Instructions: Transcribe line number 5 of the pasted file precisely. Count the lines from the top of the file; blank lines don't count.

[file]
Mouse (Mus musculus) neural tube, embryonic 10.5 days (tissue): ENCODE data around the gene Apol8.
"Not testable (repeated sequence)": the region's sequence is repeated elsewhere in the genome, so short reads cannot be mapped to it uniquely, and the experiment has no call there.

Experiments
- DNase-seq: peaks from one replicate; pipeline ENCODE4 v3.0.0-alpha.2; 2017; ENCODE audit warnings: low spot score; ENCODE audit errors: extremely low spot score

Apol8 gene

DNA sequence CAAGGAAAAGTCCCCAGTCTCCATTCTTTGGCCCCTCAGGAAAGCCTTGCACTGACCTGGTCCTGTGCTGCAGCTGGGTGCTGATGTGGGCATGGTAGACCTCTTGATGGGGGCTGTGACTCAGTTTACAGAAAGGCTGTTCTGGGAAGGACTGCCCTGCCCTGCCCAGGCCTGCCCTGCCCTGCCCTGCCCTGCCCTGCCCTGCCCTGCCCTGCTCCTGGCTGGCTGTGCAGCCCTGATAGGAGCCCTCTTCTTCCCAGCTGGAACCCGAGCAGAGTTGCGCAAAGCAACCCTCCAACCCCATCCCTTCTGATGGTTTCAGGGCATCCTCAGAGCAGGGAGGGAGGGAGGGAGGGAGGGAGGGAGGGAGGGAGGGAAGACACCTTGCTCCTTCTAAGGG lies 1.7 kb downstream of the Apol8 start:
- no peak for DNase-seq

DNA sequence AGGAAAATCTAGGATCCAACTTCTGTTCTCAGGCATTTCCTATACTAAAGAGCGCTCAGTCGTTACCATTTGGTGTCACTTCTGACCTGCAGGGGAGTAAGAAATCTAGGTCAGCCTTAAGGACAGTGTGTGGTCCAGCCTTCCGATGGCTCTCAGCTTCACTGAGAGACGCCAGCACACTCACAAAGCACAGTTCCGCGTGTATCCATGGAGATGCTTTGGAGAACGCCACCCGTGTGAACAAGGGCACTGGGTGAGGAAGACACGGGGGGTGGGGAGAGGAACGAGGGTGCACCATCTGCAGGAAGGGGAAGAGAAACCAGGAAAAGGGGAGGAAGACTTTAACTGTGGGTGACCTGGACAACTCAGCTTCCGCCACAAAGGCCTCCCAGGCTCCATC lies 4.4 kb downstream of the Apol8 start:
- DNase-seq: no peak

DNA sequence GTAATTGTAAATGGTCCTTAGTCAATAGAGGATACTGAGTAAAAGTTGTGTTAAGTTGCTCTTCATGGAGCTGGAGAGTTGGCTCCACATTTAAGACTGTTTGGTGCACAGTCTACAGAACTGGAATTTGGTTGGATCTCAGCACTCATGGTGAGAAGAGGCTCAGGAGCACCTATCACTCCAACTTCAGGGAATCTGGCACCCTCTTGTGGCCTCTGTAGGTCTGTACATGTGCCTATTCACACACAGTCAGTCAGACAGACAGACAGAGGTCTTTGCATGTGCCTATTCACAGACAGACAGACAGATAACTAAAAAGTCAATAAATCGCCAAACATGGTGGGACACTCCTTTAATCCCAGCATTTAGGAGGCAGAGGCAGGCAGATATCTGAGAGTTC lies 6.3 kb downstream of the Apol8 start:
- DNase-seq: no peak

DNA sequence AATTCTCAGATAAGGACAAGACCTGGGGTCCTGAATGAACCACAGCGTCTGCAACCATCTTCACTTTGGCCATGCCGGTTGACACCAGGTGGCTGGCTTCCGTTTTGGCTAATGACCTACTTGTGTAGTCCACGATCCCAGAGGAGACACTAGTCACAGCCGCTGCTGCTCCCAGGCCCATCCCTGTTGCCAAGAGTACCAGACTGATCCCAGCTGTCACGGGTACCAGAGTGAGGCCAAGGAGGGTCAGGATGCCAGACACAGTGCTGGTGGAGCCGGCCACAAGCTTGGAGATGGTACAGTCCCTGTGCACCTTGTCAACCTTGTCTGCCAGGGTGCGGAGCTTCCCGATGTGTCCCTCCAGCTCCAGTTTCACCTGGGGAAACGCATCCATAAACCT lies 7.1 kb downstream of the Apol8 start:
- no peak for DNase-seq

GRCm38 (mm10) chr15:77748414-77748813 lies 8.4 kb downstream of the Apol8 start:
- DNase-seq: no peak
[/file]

Apol8 gene